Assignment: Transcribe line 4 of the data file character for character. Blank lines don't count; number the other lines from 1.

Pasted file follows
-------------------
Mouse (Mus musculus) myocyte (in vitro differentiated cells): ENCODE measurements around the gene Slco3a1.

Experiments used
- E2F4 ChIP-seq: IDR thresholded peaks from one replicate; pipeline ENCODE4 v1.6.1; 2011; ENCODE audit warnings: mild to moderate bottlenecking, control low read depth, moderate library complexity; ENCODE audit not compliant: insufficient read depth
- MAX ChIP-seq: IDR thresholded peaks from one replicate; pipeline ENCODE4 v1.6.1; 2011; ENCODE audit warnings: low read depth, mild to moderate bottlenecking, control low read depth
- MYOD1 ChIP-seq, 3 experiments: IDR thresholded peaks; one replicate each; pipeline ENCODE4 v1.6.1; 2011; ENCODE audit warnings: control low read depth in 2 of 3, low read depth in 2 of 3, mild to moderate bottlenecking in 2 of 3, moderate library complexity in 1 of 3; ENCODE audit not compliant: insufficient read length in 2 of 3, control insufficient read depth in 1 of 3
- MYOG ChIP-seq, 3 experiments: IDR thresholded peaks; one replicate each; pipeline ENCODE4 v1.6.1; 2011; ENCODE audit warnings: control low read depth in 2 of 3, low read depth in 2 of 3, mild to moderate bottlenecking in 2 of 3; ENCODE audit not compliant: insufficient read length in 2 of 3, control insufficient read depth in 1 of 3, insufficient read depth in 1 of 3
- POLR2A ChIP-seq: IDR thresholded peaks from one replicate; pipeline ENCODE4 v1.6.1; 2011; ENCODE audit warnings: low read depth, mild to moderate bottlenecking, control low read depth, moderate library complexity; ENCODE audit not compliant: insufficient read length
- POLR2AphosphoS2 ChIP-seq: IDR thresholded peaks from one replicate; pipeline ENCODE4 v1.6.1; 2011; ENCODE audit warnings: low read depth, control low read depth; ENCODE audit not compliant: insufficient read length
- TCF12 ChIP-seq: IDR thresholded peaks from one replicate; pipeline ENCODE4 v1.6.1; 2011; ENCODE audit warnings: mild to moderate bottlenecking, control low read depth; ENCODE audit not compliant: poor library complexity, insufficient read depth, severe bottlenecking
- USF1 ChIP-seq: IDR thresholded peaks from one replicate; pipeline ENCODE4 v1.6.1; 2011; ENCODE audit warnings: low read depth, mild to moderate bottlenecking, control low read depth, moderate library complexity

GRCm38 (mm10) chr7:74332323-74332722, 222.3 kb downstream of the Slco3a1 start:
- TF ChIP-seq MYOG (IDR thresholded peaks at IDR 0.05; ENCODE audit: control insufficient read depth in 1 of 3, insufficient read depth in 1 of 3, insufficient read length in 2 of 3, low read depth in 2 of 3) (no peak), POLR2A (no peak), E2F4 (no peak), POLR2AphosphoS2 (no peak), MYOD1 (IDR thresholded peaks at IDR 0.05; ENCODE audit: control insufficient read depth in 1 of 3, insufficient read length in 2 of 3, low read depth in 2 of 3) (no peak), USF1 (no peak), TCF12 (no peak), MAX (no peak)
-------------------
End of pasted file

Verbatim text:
- MAX ChIP-seq: IDR thresholded peaks from one replicate; pipeline ENCODE4 v1.6.1; 2011; ENCODE audit warnings: low read depth, mild to moderate bottlenecking, control low read depth